Environmental and Safety Performance Measures Mean that More than Money Matters at APM Terminals

Environmental and Safety Performance Measures Mean that More than Money Matters at APM Terminals

Valencia, Spain – Addressing the Terminal Operations Conference & Exhibition (TOC) Europe 2010 seminar on Social Responsibility and the Environment, APM Terminals’ veteran Head of Corporate Social Responsibility (CSR) Henrik Kristensen outlined a corporate philosophy which has assigned equivalence to each of three factors in assessing a terminal as a successful business enterprise, in place of narrowly focused financial reports, and introduced a formalized method of measuring a terminal’s socio-economic impact upon the local community.

Participating as a member of a ten-person panel examining business trends affecting port and terminal operators in Europe and elsewhere, Kristensen outlined increasing prominence of such CSR issues as sustainable practices to improve Safety and reduce Environmental impact as key metrics for overall business performance within the APM Terminals Global Terminal Network.

“We operate with a ‘triple bottom line’ principle, under which the facility’s human and environmental impacts are just as important as financial results” explained Kristensen as the panel was convened on the second day of the annual industry event.

To obtain success in each of these three determinants of terminal operations, traditional management improvement strategies are being applied in new and novel ways as facilities compete in this “New Normal” in which safety and environmental performance rank among the top Key Performance Indicators for senior leadership, and the company as a whole.

“During these times where the focus on finding opportunities to do more with less …. We are using all available methods and tools – like Process Excellence - Lean Six Sigma – to drive environmental performance” said Kristensen.

One of the new tools is a Socio-Economic Impact calculator which has been developed to determine specific influences and results that modern terminal and port investment can offer local communities in which the facilities are developed. A pilot study undertaken at the Apapa Container Terminal in Nigeria, the largest in West Africa, revealed that the facility’s economic activity and 700 employees were responsible for the creation and support of 31,000 additional local jobs according to 2009 data. Notably, the study also revealed that 72% of the terminals’ financial turnover remained in Apapa, re-circulating into the local economy.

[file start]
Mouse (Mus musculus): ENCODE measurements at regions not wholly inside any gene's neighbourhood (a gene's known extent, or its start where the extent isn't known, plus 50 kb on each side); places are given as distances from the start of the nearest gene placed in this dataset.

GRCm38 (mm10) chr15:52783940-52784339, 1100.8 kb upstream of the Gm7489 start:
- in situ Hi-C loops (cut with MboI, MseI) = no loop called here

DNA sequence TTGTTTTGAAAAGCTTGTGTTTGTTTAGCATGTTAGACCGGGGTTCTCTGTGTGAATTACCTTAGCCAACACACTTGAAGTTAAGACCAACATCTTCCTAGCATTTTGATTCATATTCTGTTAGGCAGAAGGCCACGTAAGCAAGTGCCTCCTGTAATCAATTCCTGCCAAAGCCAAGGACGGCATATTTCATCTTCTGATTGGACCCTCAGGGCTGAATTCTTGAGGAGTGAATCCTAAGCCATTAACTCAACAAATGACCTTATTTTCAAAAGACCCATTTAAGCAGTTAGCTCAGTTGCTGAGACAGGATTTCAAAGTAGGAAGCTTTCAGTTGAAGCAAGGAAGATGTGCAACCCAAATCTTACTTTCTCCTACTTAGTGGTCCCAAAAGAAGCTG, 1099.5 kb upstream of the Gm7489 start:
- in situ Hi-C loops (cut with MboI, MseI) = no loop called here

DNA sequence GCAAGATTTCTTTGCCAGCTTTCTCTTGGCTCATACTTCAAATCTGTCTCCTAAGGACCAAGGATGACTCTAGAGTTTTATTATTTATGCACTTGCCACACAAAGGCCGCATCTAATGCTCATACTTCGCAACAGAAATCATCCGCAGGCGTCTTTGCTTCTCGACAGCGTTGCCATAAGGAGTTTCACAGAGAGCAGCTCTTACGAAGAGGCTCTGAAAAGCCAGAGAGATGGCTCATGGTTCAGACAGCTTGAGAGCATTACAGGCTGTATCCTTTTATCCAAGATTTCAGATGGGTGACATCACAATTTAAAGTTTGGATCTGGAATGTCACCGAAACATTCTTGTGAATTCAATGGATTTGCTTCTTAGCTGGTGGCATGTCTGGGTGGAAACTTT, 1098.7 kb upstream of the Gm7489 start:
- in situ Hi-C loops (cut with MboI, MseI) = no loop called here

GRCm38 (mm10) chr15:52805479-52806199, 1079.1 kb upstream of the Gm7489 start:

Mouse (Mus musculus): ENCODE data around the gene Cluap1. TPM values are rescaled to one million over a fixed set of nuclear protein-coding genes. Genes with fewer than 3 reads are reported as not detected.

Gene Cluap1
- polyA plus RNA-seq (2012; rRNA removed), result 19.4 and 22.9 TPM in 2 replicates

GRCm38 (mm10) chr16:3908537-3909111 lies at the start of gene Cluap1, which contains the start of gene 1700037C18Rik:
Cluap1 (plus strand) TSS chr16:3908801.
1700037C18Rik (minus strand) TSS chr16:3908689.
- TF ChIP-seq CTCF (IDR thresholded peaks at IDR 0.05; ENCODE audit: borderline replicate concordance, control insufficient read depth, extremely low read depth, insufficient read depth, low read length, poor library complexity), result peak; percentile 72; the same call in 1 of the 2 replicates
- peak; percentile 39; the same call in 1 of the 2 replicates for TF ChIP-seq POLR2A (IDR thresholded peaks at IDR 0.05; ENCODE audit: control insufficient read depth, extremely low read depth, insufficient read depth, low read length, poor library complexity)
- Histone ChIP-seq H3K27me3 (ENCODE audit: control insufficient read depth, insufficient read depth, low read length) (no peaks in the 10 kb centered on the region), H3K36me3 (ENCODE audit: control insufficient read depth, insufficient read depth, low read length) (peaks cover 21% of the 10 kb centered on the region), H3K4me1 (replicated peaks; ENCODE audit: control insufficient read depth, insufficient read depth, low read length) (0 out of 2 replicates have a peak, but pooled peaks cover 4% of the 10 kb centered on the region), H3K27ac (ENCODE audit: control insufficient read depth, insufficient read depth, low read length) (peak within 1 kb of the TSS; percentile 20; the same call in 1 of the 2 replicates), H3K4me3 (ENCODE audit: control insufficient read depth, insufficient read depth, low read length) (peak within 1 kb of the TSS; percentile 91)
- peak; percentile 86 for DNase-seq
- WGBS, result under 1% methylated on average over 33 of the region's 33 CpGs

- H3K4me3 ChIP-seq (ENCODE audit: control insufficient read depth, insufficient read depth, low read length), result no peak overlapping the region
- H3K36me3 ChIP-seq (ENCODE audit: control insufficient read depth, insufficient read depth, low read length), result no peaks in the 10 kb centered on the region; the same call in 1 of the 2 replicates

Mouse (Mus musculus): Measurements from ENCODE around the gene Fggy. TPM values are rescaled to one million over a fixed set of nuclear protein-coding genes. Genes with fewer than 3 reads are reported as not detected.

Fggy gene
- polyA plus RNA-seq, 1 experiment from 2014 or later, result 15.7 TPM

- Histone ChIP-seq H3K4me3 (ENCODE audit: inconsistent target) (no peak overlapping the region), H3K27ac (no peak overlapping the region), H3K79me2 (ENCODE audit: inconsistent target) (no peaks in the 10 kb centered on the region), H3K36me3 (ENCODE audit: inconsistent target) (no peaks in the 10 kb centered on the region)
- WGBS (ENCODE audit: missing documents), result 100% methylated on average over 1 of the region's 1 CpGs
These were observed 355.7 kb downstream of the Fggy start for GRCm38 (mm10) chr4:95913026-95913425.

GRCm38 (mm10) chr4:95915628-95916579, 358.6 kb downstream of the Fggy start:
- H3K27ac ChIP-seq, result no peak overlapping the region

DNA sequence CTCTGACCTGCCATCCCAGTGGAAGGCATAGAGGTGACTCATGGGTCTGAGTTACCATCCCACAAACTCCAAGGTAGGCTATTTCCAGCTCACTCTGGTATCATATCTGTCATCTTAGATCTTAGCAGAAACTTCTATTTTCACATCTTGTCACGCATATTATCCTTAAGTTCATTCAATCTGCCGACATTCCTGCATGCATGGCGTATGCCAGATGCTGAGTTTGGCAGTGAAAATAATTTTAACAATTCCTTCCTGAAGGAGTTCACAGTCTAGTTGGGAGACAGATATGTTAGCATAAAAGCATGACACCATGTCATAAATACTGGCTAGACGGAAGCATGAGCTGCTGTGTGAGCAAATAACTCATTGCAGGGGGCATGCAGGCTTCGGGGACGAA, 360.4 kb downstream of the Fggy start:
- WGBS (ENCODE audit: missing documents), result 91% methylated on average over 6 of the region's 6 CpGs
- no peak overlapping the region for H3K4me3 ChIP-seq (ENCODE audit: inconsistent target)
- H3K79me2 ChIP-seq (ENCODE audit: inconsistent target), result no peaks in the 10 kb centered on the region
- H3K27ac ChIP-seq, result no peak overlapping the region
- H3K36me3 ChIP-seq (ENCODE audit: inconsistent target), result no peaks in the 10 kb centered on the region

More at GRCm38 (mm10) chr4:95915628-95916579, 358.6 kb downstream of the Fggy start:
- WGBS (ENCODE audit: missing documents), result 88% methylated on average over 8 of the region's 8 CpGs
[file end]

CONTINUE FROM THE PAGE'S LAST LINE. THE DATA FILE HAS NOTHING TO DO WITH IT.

“I see this way of calculating impact in local communities as an opportunity to learn more and gradually improve awareness of knowing what makes a difference at locations” said Kristensen, adding “We can quantify that modern port development and operations promote economic growth on a macro scale – and also make a very positive contribution to local developments; we can learn valuable lessons about mitigating negative impacts”.
Triple Bottom Line performance for APM Terminals in 2009 overall included Safety, as measured by Lost Time Injury Frequency (LTIF), improving by 42% as incidents declined to 4.1 per million man-hours worked; Environmental impact reduced by 8% as carbon dioxide (CO2) emissions per TEU handled fell to 17.6 kg; and profit increasing to USD $442 million in the world’s most extensive and geographically balanced port and terminal portfolio.

About APM Terminals
APM Terminals operates a Global Terminal Network of 50 terminals with 18,000 employees in 34 countries that provide the port infrastructure essential to international transportation and global economic growth. The company is the independent port operator of the A.P. Moller-Maersk Group. The liner shipping industry, served by APM Terminals and other operators, carries $4.6 trillion worth of international trade - approximately one third of the total value of global commerce. The company works closely with the international shipping community and national governments to reduce costs, deliver operational excellence and improve market access worldwide. Access to modern marine infrastructure drives local, regional and international market competitiveness and economic development. In 2007, the global shipping industry provided 4.2 million jobs worldwide, representing compensation of $27.2 billion, and accounted for $29.4 billion in capital investment, generating $183.3 billion to global GDP, according to a recent study commissioned by the World Shipping Council.

For logistics professionals, the Global Terminal Network plays an important role in supply chain management with location, capacity, flexibility and efficiency clearly linked to supply chain success and port-centric logistics.
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Tom Boyd
APM Terminals
Director, External Communications
The Hague, Netherlands
Tel +31-70-304-2181